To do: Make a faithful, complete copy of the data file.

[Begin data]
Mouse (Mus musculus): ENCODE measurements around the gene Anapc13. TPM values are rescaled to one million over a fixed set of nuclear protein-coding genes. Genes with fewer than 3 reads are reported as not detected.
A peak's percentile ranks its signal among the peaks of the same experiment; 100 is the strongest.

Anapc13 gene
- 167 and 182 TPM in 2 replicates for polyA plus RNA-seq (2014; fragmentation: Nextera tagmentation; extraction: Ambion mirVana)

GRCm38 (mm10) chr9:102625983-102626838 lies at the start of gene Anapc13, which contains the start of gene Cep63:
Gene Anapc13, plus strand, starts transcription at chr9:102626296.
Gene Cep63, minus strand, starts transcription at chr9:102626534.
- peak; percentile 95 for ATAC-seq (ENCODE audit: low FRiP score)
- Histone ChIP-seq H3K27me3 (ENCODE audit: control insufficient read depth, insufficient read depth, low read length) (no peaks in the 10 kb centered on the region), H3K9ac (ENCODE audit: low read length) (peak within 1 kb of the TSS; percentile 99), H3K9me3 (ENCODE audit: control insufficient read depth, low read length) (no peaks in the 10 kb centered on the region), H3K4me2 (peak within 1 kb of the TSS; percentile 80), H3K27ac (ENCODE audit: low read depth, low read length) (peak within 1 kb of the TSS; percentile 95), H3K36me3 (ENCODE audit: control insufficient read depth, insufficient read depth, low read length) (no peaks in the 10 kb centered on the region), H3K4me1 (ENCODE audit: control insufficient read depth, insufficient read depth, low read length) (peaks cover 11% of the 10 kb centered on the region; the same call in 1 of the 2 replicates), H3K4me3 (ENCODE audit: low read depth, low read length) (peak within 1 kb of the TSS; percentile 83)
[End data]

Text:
Mouse (Mus musculus): ENCODE measurements around the gene Anapc13. TPM values are rescaled to one million over a fixed set of nuclear protein-coding genes. Genes with fewer than 3 reads are reported as not detected.
A peak's percentile ranks its signal among the peaks of the same experiment; 100 is the strongest.

Anapc13 gene
- 167 and 182 TPM in 2 replicates for polyA plus RNA-seq (2014; fragmentation: Nextera tagmentation; extraction: Ambion mirVana)

GRCm38 (mm10) chr9:102625983-102626838 lies at the start of gene Anapc13, which contains the start of gene Cep63:
Gene Anapc13, plus strand, starts transcription at chr9:102626296.
Gene Cep63, minus strand, starts transcription at chr9:102626534.
- peak; percentile 95 for ATAC-seq (ENCODE audit: low FRiP score)
- Histone ChIP-seq H3K27me3 (ENCODE audit: control insufficient read depth, insufficient read depth, low read length) (no peaks in the 10 kb centered on the region), H3K9ac (ENCODE audit: low read length) (peak within 1 kb of the TSS; percentile 99), H3K9me3 (ENCODE audit: control insufficient read depth, low read length) (no peaks in the 10 kb centered on the region), H3K4me2 (peak within 1 kb of the TSS; percentile 80), H3K27ac (ENCODE audit: low read depth, low read length) (peak within 1 kb of the TSS; percentile 95), H3K36me3 (ENCODE audit: control insufficient read depth, insufficient read depth, low read length) (no peaks in the 10 kb centered on the region), H3K4me1 (ENCODE audit: control insufficient read depth, insufficient read depth, low read length) (peaks cover 11% of the 10 kb centered on the region; the same call in 1 of the 2 replicates), H3K4me3 (ENCODE audit: low read depth, low read length) (peak within 1 kb of the TSS; percentile 83)